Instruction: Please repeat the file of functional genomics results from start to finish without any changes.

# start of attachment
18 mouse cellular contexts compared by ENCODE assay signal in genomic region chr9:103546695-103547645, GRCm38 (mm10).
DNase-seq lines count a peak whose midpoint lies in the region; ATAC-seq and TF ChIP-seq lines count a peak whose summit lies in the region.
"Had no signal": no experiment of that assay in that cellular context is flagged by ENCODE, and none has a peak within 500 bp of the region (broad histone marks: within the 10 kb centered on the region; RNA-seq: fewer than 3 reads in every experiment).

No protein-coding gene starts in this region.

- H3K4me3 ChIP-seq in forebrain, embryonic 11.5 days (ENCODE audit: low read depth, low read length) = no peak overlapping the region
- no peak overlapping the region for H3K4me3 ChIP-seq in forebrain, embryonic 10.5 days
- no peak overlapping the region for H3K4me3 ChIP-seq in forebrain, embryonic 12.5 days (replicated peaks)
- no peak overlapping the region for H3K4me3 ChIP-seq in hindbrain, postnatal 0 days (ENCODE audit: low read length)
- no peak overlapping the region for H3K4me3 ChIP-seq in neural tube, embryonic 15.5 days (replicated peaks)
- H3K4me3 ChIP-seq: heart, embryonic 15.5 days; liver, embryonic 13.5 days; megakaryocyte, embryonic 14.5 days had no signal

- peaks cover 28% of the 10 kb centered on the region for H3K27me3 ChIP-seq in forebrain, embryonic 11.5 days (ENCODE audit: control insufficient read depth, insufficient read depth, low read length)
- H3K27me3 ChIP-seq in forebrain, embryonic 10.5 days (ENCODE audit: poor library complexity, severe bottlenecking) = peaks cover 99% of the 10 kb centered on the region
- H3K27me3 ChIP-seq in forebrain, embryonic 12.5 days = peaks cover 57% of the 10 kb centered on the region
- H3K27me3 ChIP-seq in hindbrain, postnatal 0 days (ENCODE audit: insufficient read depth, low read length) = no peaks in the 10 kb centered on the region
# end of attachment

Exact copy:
18 mouse cellular contexts compared by ENCODE assay signal in genomic region chr9:103546695-103547645, GRCm38 (mm10).
DNase-seq lines count a peak whose midpoint lies in the region; ATAC-seq and TF ChIP-seq lines count a peak whose summit lies in the region.
"Had no signal": no experiment of that assay in that cellular context is flagged by ENCODE, and none has a peak within 500 bp of the region (broad histone marks: within the 10 kb centered on the region; RNA-seq: fewer than 3 reads in every experiment).

No protein-coding gene starts in this region.

- H3K4me3 ChIP-seq in forebrain, embryonic 11.5 days (ENCODE audit: low read depth, low read length) = no peak overlapping the region
- no peak overlapping the region for H3K4me3 ChIP-seq in forebrain, embryonic 10.5 days
- no peak overlapping the region for H3K4me3 ChIP-seq in forebrain, embryonic 12.5 days (replicated peaks)
- no peak overlapping the region for H3K4me3 ChIP-seq in hindbrain, postnatal 0 days (ENCODE audit: low read length)
- no peak overlapping the region for H3K4me3 ChIP-seq in neural tube, embryonic 15.5 days (replicated peaks)
- H3K4me3 ChIP-seq: heart, embryonic 15.5 days; liver, embryonic 13.5 days; megakaryocyte, embryonic 14.5 days had no signal

- peaks cover 28% of the 10 kb centered on the region for H3K27me3 ChIP-seq in forebrain, embryonic 11.5 days (ENCODE audit: control insufficient read depth, insufficient read depth, low read length)
- H3K27me3 ChIP-seq in forebrain, embryonic 10.5 days (ENCODE audit: poor library complexity, severe bottlenecking) = peaks cover 99% of the 10 kb centered on the region
- H3K27me3 ChIP-seq in forebrain, embryonic 12.5 days = peaks cover 57% of the 10 kb centered on the region
- H3K27me3 ChIP-seq in hindbrain, postnatal 0 days (ENCODE audit: insufficient read depth, low read length) = no peaks in the 10 kb centered on the region